How to Improve Your Lighting at Home

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We have a great design studio location, but I have to confess, the lighting isn’t perfect. (Yes, even designers can become used to inefficiencies around them.) While reviewing different lighting options, I thought to myself, there must be lots of people who have great design style but could elevate it with the right lighting. So, I put these tips together.

While some find a single lamp in a room adequate, (it’s not!) others are now seeing the value of properly, layered lighting. If you’re unsure about how much lighting you need, here’s my first tip: The more lighting, the better! You can always turn some off.

Layer Your Lighting

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Proper lighting is generally a three-part layering process. Ambient lighting is general lighting that helps you see in a space. Task lighting is directed at an area like a counter in your kitchen to help you see what you’re doing, clearly, and Accent lighting is decorative, used to light an object like a piece of art.

So how do we add the layers? Is there one focal point in your kitchen? Probably not. Whether you’re preparing food for your evening meal, washing dishes or unpacking your groceries, your whole kitchen needs light. A single ceiling fixture in the middle of the room will not be enough.

Recessed lighting is installed throughout the ceiling surface, adding a crisp, even, overhead ambient light. It’s one layer of light that can work in hallways, kitchens and bathrooms as a primary source of lighting but don’t stop there.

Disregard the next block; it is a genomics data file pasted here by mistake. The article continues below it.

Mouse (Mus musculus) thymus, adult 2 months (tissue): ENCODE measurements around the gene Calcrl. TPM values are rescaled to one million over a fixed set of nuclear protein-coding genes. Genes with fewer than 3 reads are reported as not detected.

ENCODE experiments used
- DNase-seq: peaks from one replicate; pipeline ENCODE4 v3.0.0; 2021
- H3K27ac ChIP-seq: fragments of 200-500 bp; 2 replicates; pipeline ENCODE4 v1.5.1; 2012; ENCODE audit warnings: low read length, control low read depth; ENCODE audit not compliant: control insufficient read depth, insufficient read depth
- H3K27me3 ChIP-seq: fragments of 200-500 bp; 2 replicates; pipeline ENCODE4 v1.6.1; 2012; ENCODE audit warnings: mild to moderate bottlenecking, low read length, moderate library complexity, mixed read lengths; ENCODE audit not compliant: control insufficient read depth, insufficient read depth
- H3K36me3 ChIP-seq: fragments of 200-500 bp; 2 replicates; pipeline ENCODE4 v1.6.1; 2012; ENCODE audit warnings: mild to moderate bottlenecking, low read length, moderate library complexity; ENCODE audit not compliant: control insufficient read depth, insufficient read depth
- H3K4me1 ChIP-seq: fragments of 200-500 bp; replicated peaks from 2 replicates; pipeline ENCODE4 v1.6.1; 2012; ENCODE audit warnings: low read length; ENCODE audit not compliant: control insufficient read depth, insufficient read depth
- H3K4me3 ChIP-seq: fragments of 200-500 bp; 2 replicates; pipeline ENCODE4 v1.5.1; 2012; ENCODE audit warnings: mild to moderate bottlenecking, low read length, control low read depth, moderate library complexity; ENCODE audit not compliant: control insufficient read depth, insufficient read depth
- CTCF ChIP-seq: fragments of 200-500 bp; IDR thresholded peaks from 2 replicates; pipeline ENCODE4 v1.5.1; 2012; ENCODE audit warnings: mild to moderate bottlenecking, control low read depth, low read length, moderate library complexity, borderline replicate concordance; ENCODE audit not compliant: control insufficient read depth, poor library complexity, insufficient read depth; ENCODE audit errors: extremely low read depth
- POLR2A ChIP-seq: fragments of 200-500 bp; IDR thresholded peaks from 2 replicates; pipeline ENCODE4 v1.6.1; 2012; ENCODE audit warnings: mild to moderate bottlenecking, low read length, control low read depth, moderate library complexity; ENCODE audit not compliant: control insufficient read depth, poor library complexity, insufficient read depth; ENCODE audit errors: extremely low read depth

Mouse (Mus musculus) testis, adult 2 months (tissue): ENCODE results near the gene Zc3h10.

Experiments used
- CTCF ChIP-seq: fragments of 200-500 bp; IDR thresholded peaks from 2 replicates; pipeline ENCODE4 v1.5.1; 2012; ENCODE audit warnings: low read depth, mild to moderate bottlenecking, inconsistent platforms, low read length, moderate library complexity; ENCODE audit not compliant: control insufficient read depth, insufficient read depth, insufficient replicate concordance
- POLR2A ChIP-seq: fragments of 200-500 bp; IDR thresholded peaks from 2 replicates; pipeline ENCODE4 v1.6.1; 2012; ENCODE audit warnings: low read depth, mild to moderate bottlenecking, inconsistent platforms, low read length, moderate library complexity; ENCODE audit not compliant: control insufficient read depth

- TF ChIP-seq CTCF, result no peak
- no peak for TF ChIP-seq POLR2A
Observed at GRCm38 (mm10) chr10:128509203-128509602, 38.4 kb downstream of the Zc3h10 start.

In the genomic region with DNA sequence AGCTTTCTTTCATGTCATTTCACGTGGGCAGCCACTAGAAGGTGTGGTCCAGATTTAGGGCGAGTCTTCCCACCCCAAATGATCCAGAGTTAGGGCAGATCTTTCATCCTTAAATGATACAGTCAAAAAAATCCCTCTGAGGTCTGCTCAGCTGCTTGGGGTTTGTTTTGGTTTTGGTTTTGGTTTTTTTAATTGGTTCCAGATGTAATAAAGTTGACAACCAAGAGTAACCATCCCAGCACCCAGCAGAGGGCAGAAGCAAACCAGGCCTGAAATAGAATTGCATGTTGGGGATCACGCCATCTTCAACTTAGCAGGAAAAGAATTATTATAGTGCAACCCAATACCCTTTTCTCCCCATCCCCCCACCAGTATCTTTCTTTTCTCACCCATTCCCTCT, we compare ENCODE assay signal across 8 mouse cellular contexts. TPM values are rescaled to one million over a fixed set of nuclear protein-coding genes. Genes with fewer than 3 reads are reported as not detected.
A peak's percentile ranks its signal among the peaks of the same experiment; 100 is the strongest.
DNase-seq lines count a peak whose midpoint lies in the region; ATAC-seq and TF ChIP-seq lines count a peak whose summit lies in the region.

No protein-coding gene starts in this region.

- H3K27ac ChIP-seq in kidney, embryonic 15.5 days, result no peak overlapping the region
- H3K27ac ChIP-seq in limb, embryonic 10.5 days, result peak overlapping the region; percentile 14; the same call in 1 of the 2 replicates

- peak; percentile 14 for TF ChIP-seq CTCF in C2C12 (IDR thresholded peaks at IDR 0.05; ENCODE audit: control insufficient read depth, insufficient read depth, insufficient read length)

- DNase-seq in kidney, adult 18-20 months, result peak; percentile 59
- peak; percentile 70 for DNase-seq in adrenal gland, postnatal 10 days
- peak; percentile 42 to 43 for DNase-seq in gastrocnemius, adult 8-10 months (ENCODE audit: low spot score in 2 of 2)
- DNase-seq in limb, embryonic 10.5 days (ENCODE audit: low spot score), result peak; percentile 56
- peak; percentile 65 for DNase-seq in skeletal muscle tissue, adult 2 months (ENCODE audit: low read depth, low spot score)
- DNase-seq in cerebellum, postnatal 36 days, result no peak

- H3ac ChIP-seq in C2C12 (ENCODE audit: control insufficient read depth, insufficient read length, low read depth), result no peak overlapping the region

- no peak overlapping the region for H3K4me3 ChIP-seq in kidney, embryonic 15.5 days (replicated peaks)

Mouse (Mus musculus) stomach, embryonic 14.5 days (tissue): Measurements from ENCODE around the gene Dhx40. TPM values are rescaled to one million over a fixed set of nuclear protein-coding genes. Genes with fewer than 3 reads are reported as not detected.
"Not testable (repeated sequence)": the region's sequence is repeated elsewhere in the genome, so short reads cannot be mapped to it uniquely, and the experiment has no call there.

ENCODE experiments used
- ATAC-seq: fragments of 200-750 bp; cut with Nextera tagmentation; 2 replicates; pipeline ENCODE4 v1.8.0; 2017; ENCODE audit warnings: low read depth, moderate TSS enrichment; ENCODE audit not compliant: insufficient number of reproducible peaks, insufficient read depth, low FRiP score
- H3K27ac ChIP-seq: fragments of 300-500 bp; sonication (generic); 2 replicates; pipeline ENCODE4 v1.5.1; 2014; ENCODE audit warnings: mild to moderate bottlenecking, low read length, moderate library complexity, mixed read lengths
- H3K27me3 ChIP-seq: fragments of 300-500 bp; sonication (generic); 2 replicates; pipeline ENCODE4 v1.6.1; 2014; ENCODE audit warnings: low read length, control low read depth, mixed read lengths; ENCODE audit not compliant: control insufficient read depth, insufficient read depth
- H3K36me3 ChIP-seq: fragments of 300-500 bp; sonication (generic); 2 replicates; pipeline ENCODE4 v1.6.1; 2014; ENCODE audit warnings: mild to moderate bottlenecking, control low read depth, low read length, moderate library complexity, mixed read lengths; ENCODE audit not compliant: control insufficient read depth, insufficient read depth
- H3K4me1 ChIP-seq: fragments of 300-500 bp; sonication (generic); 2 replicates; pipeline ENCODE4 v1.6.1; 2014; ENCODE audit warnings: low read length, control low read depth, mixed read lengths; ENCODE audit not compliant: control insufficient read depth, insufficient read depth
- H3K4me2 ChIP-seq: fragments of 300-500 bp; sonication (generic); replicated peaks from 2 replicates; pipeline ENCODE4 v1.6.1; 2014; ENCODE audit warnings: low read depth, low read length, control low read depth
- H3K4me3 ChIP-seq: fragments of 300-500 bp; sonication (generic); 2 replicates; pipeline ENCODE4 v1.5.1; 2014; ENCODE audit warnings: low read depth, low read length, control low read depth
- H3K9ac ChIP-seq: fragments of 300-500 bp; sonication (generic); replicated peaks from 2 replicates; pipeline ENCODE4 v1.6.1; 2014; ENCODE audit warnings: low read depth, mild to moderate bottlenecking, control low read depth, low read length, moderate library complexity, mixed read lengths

Under cabinet lighting in the kitchen helps with details like food prep, that’s task lighting. The light shines down on the counter so you can see what you’re doing. Pendants over islands adds to the layers with function and style. When added in bathrooms, sconces on either side of a mirror help eliminate shadows.

Layered lighting in the dining room can add drama. With recessed ceiling lights, a centered, hanging light fixture for task and ambience, and wall sconces to add accents can make the room look fantastic. It’s not over-kill. Like I said, you can always turn some lights off. To help you with that, my next important rule is…

Dim the lights

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As far as I’m concerned dimmer switches are a must-have. They allow you to control the mood in any room and conserve energy. It’s certainly worth the investment.

Showroom lighting can fool you!

 

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www.lightology.com

Have you ever bought lighting from a showroom because it looked great only to get it home and realize it just doesn’t work for your space? Here’s my tip: Bring a measuring tape. Everything looks smaller in large showrooms.

A chandelier that’s either too big or too small for your dining table will look out of place and visually throw the room off balance. Two helpful tools you can use are Lightology’s Chandelier Size Calculator and Wayfair’s Chandelier Size and Placement Guide.

LED Lighting vs Incandescent Light Bulbs

lighting-at-home

www.illuminexlighting.com

If you haven’t made the switch from incandescent light bulbs to LED lighting, now is the time. LED lighting was once thought to be an expensive alternative that didn’t live up to its supposed benefits. That has changed.

One LED light uses approximately one sixth of the amount of energy of an incandescent bulb, lasts 25 percent longer and is just as bright. There are cooler looking bulbs for laundry rooms and warmer ones, for living rooms, so choose carefully for the right ambience.

It’s not just the right fixture for a room, it’s all about the layers of lighting that elevate a room from good, to amazing.